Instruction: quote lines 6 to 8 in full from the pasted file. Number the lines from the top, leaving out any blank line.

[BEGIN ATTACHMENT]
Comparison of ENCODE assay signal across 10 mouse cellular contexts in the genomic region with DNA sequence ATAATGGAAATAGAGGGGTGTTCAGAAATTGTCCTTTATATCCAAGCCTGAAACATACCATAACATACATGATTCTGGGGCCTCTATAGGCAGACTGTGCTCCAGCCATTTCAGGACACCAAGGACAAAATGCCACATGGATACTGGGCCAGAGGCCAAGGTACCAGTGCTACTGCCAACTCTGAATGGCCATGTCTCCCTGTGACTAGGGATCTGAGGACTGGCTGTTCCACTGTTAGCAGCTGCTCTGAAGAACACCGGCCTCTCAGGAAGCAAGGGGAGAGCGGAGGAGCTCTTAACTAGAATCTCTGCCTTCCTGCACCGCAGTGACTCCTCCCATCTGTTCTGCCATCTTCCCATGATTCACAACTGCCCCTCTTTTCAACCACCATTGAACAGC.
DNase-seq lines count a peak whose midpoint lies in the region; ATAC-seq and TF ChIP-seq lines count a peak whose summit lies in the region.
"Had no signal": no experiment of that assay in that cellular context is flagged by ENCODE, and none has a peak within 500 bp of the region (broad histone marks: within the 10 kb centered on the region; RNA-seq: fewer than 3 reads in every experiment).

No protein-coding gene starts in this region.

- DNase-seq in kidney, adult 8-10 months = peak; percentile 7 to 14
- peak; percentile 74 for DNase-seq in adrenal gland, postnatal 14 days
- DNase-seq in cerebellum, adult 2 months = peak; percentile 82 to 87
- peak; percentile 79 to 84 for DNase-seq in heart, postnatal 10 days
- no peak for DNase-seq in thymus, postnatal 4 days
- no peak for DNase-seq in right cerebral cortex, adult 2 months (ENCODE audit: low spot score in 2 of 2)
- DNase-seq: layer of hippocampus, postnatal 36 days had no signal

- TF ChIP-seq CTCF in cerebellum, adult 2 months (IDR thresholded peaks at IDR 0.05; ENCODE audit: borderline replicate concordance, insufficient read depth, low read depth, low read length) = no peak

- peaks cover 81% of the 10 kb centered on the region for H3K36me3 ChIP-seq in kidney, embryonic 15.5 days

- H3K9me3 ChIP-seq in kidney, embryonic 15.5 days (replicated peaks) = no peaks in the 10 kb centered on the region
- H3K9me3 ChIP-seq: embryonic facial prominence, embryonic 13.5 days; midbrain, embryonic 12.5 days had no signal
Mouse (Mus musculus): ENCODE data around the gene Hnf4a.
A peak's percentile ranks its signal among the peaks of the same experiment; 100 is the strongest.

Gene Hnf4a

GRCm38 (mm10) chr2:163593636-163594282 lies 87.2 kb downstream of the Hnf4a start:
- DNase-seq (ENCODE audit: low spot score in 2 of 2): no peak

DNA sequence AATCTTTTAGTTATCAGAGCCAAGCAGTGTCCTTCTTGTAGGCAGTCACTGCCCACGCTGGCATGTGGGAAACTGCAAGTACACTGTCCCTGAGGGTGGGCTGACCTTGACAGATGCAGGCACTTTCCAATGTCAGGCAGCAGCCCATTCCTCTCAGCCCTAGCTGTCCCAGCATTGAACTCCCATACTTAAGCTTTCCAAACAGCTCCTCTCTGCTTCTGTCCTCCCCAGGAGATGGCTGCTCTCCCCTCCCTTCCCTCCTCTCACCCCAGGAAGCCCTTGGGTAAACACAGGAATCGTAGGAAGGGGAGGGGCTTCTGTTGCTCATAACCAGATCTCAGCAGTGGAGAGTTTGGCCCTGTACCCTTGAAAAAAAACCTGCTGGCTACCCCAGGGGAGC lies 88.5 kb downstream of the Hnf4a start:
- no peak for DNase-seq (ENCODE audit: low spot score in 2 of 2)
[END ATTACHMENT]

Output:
- peak; percentile 74 for DNase-seq in adrenal gland, postnatal 14 days
- DNase-seq in cerebellum, adult 2 months = peak; percentile 82 to 87
- peak; percentile 79 to 84 for DNase-seq in heart, postnatal 10 days